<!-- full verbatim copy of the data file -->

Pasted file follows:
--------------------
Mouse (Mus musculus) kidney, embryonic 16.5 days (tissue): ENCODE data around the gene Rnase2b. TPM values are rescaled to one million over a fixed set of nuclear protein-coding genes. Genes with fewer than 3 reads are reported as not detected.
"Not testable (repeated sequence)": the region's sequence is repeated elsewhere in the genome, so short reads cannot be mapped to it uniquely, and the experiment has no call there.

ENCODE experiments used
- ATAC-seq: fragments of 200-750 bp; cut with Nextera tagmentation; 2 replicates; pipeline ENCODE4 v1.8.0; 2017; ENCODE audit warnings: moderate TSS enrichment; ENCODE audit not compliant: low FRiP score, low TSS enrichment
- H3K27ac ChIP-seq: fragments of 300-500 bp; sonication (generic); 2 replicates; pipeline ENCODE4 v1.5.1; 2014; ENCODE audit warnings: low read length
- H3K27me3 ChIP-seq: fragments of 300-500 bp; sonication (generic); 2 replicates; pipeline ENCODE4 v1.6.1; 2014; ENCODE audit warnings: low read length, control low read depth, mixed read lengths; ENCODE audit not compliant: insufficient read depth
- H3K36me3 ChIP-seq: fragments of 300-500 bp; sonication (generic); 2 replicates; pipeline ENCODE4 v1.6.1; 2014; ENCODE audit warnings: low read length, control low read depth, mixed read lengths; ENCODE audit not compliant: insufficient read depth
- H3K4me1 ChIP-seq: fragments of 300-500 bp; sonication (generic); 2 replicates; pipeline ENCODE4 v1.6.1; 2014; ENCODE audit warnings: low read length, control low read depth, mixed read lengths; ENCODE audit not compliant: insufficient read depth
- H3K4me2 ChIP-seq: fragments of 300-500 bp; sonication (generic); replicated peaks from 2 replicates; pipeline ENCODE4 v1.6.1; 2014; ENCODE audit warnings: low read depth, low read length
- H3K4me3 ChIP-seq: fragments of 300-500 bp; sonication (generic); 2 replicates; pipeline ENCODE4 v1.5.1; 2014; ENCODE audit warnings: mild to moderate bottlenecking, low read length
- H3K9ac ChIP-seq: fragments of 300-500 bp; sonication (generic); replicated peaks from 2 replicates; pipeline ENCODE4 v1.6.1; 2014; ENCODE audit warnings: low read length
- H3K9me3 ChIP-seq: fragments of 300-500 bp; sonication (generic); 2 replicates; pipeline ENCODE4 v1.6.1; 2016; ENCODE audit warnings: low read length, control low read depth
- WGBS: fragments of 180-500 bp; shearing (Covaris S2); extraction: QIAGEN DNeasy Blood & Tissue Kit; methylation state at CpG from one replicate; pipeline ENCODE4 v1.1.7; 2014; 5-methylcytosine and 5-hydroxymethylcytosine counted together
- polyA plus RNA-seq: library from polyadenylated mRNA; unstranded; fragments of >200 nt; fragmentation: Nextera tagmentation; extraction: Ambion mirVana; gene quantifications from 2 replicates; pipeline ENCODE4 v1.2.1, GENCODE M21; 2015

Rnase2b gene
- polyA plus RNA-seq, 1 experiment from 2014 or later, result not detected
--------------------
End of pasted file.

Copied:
Mouse (Mus musculus) kidney, embryonic 16.5 days (tissue): ENCODE data around the gene Rnase2b. TPM values are rescaled to one million over a fixed set of nuclear protein-coding genes. Genes with fewer than 3 reads are reported as not detected.
"Not testable (repeated sequence)": the region's sequence is repeated elsewhere in the genome, so short reads cannot be mapped to it uniquely, and the experiment has no call there.

ENCODE experiments used
- ATAC-seq: fragments of 200-750 bp; cut with Nextera tagmentation; 2 replicates; pipeline ENCODE4 v1.8.0; 2017; ENCODE audit warnings: moderate TSS enrichment; ENCODE audit not compliant: low FRiP score, low TSS enrichment
- H3K27ac ChIP-seq: fragments of 300-500 bp; sonication (generic); 2 replicates; pipeline ENCODE4 v1.5.1; 2014; ENCODE audit warnings: low read length
- H3K27me3 ChIP-seq: fragments of 300-500 bp; sonication (generic); 2 replicates; pipeline ENCODE4 v1.6.1; 2014; ENCODE audit warnings: low read length, control low read depth, mixed read lengths; ENCODE audit not compliant: insufficient read depth
- H3K36me3 ChIP-seq: fragments of 300-500 bp; sonication (generic); 2 replicates; pipeline ENCODE4 v1.6.1; 2014; ENCODE audit warnings: low read length, control low read depth, mixed read lengths; ENCODE audit not compliant: insufficient read depth
- H3K4me1 ChIP-seq: fragments of 300-500 bp; sonication (generic); 2 replicates; pipeline ENCODE4 v1.6.1; 2014; ENCODE audit warnings: low read length, control low read depth, mixed read lengths; ENCODE audit not compliant: insufficient read depth
- H3K4me2 ChIP-seq: fragments of 300-500 bp; sonication (generic); replicated peaks from 2 replicates; pipeline ENCODE4 v1.6.1; 2014; ENCODE audit warnings: low read depth, low read length
- H3K4me3 ChIP-seq: fragments of 300-500 bp; sonication (generic); 2 replicates; pipeline ENCODE4 v1.5.1; 2014; ENCODE audit warnings: mild to moderate bottlenecking, low read length
- H3K9ac ChIP-seq: fragments of 300-500 bp; sonication (generic); replicated peaks from 2 replicates; pipeline ENCODE4 v1.6.1; 2014; ENCODE audit warnings: low read length
- H3K9me3 ChIP-seq: fragments of 300-500 bp; sonication (generic); 2 replicates; pipeline ENCODE4 v1.6.1; 2016; ENCODE audit warnings: low read length, control low read depth
- WGBS: fragments of 180-500 bp; shearing (Covaris S2); extraction: QIAGEN DNeasy Blood & Tissue Kit; methylation state at CpG from one replicate; pipeline ENCODE4 v1.1.7; 2014; 5-methylcytosine and 5-hydroxymethylcytosine counted together
- polyA plus RNA-seq: library from polyadenylated mRNA; unstranded; fragments of >200 nt; fragmentation: Nextera tagmentation; extraction: Ambion mirVana; gene quantifications from 2 replicates; pipeline ENCODE4 v1.2.1, GENCODE M21; 2015

Rnase2b gene
- polyA plus RNA-seq, 1 experiment from 2014 or later, result not detected